Shifting the Technological Paradigm

Oct. 4, 2012 / By

Often understaffed and overworked, non-profiteers have often had to juggle multiple tasks all white struggling to get schooled on all the latest #hashtags, widgets and cloud computers.

At this weekend’s first ever CA Nonprofit Tech Festival, non-profit employees across the state came together to share both skills and challenges, and to come up with ideas and solutions to the most common and complex technological difficulties facing the work of social justice movements today.

By definition, a techie is someone who highly knowledgeable about technology. But for many of us more technology-challenged, techies can be elite computer nerds who would charge us to breathe the same air if they could. Aspiration, the event’s organizer, proved us all wrong.

The organization, a non-profit itself, is unique in that it takes a values driven approach to technology. This means their technology specialists give free advice and services to nonprofits, activists and foundations.

Aspiration’s free services range anything from giving technology price checks for those wondering about fair pricing for technological services to providing privacy counseling in governance control.

“Usually, 90 percent of techies are white and male, so we’re trying to flip that paradigm,” said Misty Avila, program manager at Aspiration. “We want the people using tools to define how they’re being used and created and for the tools work for people on the ground, not for the developers.”

Although Aspiration is based in San Francisco, the organization chose Fresno as a central point for the event, making it a point to highlight the Central Valley.

“We’ve been doing a lot of work throughout the Central Valley, the Bay Area and Southern California for a few years now and wanted to have a way to have people on the ground connect across networks,” Avila said. “We wanted to specifically highlight social justice in Fresno because the Central Valley doesn’t get the love it deserves.”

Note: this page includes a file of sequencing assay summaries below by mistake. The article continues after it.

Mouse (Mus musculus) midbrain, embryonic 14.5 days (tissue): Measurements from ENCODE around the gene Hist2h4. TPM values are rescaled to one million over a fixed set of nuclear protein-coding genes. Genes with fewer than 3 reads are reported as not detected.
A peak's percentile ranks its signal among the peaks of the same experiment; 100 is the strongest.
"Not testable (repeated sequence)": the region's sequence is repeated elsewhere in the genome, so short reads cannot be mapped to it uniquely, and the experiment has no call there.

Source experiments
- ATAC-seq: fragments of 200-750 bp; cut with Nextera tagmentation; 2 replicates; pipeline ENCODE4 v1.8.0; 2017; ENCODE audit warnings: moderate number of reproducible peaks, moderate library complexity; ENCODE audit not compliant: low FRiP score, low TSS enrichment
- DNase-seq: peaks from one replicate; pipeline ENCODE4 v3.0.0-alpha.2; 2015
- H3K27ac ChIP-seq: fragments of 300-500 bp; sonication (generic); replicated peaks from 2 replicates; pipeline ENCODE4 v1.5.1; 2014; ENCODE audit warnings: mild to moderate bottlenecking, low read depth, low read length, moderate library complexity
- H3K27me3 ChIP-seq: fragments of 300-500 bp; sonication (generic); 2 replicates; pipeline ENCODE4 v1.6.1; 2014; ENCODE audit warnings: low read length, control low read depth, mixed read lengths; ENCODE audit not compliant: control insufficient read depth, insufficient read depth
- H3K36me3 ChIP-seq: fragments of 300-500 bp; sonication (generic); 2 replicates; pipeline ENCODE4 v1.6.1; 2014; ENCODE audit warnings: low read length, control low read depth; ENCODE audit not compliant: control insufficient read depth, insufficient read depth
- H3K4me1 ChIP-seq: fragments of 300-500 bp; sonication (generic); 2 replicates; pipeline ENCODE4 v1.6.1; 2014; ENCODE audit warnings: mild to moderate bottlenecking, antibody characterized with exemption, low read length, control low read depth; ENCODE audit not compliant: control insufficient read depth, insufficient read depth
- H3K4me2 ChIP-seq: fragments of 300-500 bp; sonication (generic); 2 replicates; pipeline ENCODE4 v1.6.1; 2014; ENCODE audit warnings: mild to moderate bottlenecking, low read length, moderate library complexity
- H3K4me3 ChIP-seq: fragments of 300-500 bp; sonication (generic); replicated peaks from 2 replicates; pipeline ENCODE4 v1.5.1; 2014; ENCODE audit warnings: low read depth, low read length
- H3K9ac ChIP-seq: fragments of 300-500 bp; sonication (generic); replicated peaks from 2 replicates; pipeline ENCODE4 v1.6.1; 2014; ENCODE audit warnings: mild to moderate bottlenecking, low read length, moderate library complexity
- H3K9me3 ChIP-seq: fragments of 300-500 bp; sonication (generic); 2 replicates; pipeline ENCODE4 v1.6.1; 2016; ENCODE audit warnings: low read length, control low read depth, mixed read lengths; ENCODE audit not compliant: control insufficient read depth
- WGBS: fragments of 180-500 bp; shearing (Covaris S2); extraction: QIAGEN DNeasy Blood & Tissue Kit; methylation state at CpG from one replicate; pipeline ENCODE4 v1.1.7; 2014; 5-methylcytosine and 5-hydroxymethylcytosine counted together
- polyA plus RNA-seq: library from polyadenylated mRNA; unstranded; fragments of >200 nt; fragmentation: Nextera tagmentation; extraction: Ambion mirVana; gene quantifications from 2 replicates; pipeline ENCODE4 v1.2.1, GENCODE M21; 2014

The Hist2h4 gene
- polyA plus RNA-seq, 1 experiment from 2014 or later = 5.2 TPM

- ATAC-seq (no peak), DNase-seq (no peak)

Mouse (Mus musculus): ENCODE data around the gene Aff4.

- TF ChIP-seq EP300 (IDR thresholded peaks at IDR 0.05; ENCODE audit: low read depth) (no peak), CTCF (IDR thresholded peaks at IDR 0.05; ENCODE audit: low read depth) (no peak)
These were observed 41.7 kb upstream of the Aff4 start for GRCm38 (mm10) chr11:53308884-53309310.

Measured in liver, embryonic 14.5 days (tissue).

Sessions around maintaining WordPress were the most popularly attended in the group, which totaled about 65 participants. An entire day of the two-day conference had WordPress dedicated sessions.

“I can’t point to just one thing I learned, there so many things that are going to be helpful moving forward,” said Ana Bonilla, Building Healthy Communities Long Beach Hub Coordinator. “One thing I can say I learned is how to upgrade our WordPress site, really making it customizable and a site that we can be really proud to call BHC Long Beach and really own it.”

However, WordPress wasn’t the only thing on people’s minds.

Because the event was participatory-led, those who attended decided the topics of debate and learning. Participants lead conversations on youth media, social networking dashboards and map-making, just to name a few. Attendees also came together to share best practices and challenges.

Coachella Unincorporated Youth Reporter Ivan Delgado, 20, was among one of many who shared their stories.

Participants also created their own post-it boards for topics and resource-sharing, which will be digitized and sent to everyone who attended.

After the success of the first conference, Aspiration hopes to hold its second tech festival next year.

“We definitely plan on doing it again annually, but are also looking into doing it upon request,” Avila said.

For more information about future events, go to

Building Healthy Communities Long Beach Hub Coordinator Ana Bonilla talks about what she’s taking back to her city. from Michelle Zenarosa on Vimeo.

Coachella Unincorporated Youth Reporter Ivan Delgado talks about the CA Nonprofit Tech Fest.

IvanDelgado from Michelle Zenarosa on Vimeo.

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Michelle Zenarosa

Michelle Zenarosa is a media-maker committed to building alternative and vibrant community media platforms. She has worked as a journalist for over a decade at various media outlets that include local newspapers, news wires and industry trade magazines, as well as non-profits like the Asian Pacific American Legal Center. Growing up in the diverse Southern California area, she is dedicated to grassroots community-based journalism at the local and hyperlocal level, where she believes it has some of the most direct impact. She has been a facilitator for storytelling by youth in Los Angeles, Washington, D.C. and Palestine. Michelle received her bachelors in Journalism and Peace Studies at Cal State Long Beach and masters in Public Affairs Journalism at the University of Maryland, College Park. Her work has also been featured in independent magazines like Left Turn, $pread, Make/Shift and MaximumRocknRoll as well in the PBS docu-series "America By The Numbers."